Dwight Currie, the Ringling Museum's associate director of programming, remembers a moment two years ago, during his participation in Wesleyan University's inaugural class of the Institute on Curatorial Practice in Performance, when a frustrated colleague blurted out a protest at the repeated attempts to define performance art that defied description.
"This is like trying to tatto a bubble!" the participant complained.
During a "Conversation with the Curator of Performance" at the Historic Asolo Theatre Tuesday night, Currie admitted that trying to capture in words work that is "time-based, ephemeral and different with each performance" is indeed a challenge. That is his obstacle in currying an audience for the museum's "New Stage: Narrative in Motion" series of performances that begin Jan. 24.
"I'm in the position of trying to talk about something that doesn't exist," Currie said. "These works represent a renaissance of language, gesture, character, emotion, situation, new media and musicality. The question is: How do we approach and appreciate this new art?"
What ties together the four upcoming works — "Word Becomes Flesh," by Marc Bamuthi Joseph; "Beyond Words," by Bill Bowers, "LEO," by Berlin's Circle of Eleven, and the Kate Weare Dance Company — is movement, Currie said. Like staring at a Jackson Pollock painting, your eyes takes alternating routes and you see the work differently each time you experience it.
"But in all these pieces, there is a truth and authenticity in the movement and gesture that makes an emotional connection," he said. "They are not abstract and inscrutable. They are a return to storytelling."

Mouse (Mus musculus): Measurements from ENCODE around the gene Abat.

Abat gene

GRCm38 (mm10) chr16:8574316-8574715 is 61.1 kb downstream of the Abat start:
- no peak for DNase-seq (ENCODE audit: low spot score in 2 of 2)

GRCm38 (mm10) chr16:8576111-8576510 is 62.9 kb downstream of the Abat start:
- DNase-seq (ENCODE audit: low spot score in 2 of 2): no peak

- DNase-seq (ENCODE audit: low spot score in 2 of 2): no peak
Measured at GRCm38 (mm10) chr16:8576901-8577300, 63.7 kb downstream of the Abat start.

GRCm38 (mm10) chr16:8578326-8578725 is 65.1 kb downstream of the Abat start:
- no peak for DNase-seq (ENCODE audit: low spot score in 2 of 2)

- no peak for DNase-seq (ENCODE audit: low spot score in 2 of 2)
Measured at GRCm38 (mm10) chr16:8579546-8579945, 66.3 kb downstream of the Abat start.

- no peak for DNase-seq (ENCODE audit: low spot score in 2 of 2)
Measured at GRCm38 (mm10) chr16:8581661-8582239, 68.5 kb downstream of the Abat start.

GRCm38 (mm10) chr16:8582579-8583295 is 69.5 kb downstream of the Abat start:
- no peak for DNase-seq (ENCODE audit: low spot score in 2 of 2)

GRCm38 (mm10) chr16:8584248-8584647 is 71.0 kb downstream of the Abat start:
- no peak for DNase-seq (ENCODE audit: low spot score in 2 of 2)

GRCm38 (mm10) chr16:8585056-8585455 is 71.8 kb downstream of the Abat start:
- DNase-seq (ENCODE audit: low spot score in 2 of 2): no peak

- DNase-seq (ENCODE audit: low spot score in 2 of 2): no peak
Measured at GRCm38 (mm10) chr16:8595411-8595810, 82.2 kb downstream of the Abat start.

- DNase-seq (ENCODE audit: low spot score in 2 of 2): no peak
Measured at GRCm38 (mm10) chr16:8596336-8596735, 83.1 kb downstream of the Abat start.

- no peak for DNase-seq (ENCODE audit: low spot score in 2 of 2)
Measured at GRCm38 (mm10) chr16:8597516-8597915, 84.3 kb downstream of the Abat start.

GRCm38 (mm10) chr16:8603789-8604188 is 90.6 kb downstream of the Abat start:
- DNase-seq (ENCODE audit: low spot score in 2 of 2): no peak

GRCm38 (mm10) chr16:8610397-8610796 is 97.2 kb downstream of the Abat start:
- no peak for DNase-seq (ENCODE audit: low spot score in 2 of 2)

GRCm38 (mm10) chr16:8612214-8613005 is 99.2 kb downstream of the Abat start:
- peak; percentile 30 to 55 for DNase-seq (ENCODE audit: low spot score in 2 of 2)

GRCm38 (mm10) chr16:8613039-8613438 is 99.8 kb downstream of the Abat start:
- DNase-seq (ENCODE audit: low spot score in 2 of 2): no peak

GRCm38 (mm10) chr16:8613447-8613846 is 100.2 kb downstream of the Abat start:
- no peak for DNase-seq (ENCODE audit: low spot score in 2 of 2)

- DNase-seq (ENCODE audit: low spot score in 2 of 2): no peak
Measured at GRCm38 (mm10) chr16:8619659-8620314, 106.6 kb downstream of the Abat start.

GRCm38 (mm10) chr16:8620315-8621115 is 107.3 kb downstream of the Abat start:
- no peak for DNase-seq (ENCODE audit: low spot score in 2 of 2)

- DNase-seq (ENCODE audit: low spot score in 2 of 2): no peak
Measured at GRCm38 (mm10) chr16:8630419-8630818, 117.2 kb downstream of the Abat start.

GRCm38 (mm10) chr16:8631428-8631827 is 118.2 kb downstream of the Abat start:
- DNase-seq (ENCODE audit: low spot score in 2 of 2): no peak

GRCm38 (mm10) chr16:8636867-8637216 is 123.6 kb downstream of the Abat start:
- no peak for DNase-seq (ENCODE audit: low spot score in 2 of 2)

Currie described "Word Becomes Flesh," a spoken word/hip hop piece based on a father's letters to an unborn son, as "movement inspired by words," and mime Bowers' "Beyond Words," which explores the silences around gender issues, as "movement inspired by silence." Likewise, he juxtaposed "LEO," which pairs live performance and film projection to personify a man trapped in a box with opposing physical laws ("movement inspired by confinement") with Weare's choreography, which veers from the sensuous to the propulsive ("movement inspired by liberaton").
Curating a series of such avante-garde and experiential performances, Currie believes, should be done with the same eye and care for a cohesive "ligament" as a curator would use in choosing an exhibition of paintings. It also means, he added — with a self-deprecating reference to himself as a "door to door evangelist, trying to get my foot in the door and leave you some reading material" — that seeing the entire series would be a more powerful experience than viewing a single performance.
Admitting he was "probably preaching to the choir" — many of audience members said they already planned to attend — he also offered "pledge drive incentives and premiums" in the form of a lecture by former Harvard University dance department head Liz Bergmann on Jan. 19 and performances by Florida State University dancers on March. 22-23, both offered free of charge to those who attend the full series.
Tickets for "New Stages: Narrative in Motion," range from $15 to $25 and are available by calling the museum box office at 360-7399 or going to www.ringling.org.